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Wednesday, 29 August 2007

Eating the Seed Corn

While it's good to look for sources of extra income, especially passive income, counting interest and dividends as part of your disposable income might be a mistake. I choose to only consider my income from salary as 'disposable' and have a savings target based on that income. This is because the income flowing from investment properties, shares and savings accounts forms part of the overall ROI of such investments. If you base your financial plans on the likely (eg. historic) returns of the assets in your investment portfolio, bear in mind that such figures generally assume all dividends or interest are reinvested. If you spend the some of the income being generated by your investment portfolio while it is still in the accumulation phase you will reduce the ROI of your portfolio. Even a small decrease in annual ROI will, over a long period of time, significantly decrease the final value of your portfolio.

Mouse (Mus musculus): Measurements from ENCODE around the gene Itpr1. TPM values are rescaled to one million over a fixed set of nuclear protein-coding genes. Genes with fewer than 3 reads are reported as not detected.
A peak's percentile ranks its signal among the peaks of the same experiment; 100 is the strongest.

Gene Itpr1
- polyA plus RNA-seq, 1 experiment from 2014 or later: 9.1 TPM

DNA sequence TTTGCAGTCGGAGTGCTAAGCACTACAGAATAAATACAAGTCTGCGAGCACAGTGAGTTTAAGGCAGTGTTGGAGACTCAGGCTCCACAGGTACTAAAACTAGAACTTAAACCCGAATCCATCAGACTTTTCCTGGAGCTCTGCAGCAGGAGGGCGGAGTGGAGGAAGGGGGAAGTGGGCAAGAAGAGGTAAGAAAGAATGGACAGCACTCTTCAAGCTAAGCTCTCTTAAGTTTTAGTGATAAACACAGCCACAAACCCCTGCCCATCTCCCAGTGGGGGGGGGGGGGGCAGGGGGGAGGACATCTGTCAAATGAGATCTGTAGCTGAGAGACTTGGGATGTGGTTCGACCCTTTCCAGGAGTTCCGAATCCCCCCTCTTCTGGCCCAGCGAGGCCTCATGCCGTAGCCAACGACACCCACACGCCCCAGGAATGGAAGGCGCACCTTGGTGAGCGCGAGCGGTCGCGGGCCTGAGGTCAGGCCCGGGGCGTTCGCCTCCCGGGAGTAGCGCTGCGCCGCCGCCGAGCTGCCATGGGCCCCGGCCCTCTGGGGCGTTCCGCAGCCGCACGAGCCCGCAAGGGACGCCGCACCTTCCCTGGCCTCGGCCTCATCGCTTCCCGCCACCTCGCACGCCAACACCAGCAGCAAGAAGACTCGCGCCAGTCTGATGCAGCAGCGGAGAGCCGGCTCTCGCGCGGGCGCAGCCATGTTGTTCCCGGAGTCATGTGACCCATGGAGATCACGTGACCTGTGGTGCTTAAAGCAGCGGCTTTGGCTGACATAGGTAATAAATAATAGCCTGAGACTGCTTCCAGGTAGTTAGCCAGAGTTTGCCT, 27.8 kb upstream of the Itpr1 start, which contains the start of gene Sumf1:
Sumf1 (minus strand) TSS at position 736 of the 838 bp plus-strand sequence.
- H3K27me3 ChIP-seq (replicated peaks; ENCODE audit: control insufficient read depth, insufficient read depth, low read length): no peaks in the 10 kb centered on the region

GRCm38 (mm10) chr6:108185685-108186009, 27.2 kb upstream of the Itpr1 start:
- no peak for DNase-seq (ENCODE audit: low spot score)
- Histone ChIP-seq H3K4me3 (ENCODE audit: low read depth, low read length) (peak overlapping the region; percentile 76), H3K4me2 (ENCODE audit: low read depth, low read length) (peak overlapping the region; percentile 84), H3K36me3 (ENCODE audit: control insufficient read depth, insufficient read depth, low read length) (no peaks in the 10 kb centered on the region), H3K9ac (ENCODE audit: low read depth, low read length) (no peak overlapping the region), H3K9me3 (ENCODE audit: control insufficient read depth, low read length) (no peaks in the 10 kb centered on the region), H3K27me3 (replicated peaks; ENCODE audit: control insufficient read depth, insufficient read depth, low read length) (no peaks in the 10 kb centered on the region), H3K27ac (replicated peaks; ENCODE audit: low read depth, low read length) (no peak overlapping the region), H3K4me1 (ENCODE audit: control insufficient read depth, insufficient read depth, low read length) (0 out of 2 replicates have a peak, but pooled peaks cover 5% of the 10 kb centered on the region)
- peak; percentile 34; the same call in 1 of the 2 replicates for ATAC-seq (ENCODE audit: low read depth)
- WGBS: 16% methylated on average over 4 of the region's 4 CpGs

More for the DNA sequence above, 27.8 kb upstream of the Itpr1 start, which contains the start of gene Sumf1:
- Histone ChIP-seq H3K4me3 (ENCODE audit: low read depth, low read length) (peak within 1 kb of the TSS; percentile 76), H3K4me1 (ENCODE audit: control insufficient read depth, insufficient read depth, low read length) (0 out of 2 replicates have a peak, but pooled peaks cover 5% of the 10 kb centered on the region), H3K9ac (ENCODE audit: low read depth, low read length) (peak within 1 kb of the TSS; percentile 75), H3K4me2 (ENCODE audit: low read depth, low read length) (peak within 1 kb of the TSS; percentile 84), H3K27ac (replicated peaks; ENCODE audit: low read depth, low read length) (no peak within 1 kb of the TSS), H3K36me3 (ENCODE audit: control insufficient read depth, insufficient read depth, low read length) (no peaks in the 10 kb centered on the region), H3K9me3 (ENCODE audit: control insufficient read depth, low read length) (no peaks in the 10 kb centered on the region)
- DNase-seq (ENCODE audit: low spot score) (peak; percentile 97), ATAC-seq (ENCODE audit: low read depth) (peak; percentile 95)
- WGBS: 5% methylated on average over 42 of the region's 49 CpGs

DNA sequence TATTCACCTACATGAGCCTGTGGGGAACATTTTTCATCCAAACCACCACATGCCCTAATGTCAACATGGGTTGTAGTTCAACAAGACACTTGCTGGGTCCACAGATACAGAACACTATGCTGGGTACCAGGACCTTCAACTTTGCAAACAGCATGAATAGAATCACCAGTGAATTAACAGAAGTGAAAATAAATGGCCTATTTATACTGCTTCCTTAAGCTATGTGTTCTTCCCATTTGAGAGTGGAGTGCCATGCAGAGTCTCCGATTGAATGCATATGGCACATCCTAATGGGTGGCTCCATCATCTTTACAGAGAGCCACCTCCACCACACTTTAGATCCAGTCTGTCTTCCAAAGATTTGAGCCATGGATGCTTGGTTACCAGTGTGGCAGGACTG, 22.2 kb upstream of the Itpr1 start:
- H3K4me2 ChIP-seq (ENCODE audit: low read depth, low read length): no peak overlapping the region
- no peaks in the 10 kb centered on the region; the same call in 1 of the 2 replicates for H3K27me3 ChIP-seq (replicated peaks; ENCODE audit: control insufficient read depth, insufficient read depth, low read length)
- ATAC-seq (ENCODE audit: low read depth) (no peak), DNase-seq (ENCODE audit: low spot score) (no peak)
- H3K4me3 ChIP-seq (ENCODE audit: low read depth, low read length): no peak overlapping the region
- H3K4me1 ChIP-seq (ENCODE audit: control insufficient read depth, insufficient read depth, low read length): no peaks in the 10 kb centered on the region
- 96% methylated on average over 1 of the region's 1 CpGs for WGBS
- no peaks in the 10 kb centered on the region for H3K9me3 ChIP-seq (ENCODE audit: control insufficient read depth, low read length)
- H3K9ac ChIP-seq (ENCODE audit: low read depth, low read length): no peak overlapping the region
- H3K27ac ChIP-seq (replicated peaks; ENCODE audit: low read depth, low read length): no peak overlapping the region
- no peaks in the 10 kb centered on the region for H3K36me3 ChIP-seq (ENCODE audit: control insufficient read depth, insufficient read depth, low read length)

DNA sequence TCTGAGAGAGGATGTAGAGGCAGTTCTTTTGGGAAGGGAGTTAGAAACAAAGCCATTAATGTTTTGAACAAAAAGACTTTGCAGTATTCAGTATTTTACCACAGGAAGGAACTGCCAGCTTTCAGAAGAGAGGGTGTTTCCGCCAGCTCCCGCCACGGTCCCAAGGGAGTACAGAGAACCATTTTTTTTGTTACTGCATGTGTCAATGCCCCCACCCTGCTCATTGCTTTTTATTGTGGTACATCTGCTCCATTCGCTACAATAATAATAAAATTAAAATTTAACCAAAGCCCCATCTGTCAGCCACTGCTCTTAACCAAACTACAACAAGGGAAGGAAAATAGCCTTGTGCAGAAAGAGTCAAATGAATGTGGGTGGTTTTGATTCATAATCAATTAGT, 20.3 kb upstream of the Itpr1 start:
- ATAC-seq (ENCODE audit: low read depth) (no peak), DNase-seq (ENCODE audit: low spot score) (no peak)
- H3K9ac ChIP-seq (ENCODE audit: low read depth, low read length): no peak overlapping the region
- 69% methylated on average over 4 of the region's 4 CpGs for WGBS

Copyright Enough Wealth 2007


mapgirl said...

Great headline. All too true for most people. But instead of investing, I think of it more for plain old savings. It won't grow if you keep biting into the principal.

mOOm said...

In my view the whole point of having wealth outside of a retirement account is that you can use some of the income and maybe some of the capital some times for things you want to do before you are 60. For example, our move to Australia. I can make this move and try my hand at trading full time for a while because I have the capital available. In my monthly reports I break down income into different categories - current and superannuation - and investment and non-investment (Probably I should break out trading too...). In the long run I want to see both retirement and non-retirement accounts grow. But iin the short-run as long as the retirement account is continuing to grow the growth rate of the non-retirement account is less important. Obviously though if you spend all the income all the time you won't accumulate much...